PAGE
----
Mint is a fragrant herb that is generally used in limited quantities because it has an overpowering flavour. But in this dish, mint is the hero. It dominates the taste of the dish.
The dish is made with two methods. The first involves making the dish from scratch where you cook the rice specifically for making this dish. This gives you a little more control if you want to infuse flavours into the rice while cooking it. The other way to make the dish is from leftover rice where you do a quick mix to convert the rice into pulao. Both of these taste good but the former tastes better as it gives you more control over the end output of flavours and texture in the dish. This actually becomes the difference between Pudina rice and Pudina pulao. Pudina rice is your tawa pulao style rice where you use pre-cooked rice while Pudina pulao involves making the dish from scratch.
Mint pulao is a great winter dish. That’s because mint has a cooling effect and helps relieve sore throat. It is also a great aid for an upset stomach caused by indigestion. Let’s start with the mint rice recipe below.
- Rice 2 cups ( Kolam )
- Water 3 to 4 cups
- Cloves 4
- Black peppercorns 4
- Bay leaf 1
- Cinnamon stick ½ inch
- Small onion 1
- Oil 2 tablespoons
- Salt to taste
- Cashewnuts 10 ( To garnish - fried)
- Mint leaves ½ cup
- Green coriander leaves ½ cup
- Onion 2 tablespoon (chopped)
- Coconut 1 tablespoon (grated)
- Garlic pods 5
- Ginger ½ inch
- Green chilli 1
Wash and soak the rice for 1 hour.
Slice the onion and keep aside. Wash the mint and coriander leaves well in running water.
To make masala paste, grind together the garlic, ginger, green chilli, coconut powder, chopped onion, mint leaves and the coriander leaves.
Do not add water while grinding. The paste should be made fresh as it changes colour on keeping for long.
Heat the oil in a pressure cooker. Add the whole spices like the cinnamon stick, cloves, black peppercorns and bay leaf.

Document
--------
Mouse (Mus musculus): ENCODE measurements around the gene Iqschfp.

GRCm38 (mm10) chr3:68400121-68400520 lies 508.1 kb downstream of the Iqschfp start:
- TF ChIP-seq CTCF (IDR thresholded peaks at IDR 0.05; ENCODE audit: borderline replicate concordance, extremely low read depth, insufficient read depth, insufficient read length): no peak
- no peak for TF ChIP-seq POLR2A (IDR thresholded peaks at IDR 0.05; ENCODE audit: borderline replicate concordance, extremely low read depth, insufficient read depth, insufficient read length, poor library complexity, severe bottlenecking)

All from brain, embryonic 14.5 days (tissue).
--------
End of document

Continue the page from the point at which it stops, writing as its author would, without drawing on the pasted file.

When a pleasant aroma emanates from these spices, add the sliced onion. Let it cook till light golden brown.
At this point, add the mint paste. Stir fry constantly otherwise it will stick to the base and burn.
In about 5 minutes, the paste will look well-fried. Drain the rice and add it to the fried masala mixture. Season with slat.
Mix everything well so that the rice grains get coated with the masala mixture.
Add the water and put on the cooker lid. Increase the flame to high and let cook till 3 whistles.
Lower the flame and let cook for 1 more whistle. Adjust cooking time as per the variety etc of rice used.
When the pressure releases on its own, open the lid. Gently fluff up the rice with a fork.
Garnish with fried Cashewnuts and serve hot.
If you are making the dish from scratch, here are a few points you need to keep in mind. The right amount of time to soak the rice before cooking is an average 30 mins. If you soak it longer, the rice may become mushy while cooking. If you soak it for a shorter time or don’t soak it at all, the rice will take longer to cook.
There are two vegetables that complement a pudina pulao well – corn and green peas. Both give a visual delight and good crunch to break the soft taste of the rice.
There are quite a few varieties of mint which may give a slight twist to your flavours if you try them. Apple mint and ginger mint are two such varieties that can add a distinct taste to your dish. Depending on where you live, these might not be easily available. The most commonly known ‘pudina’ in the Indian market is the Peppermint which is a hybrid watermint and spearmint. (Mint varieties, if grown in close proximity tend to cross pollinate and create a new variety of mint. This is interesting as as far as tastes go but the original mint tends to lose its integrity).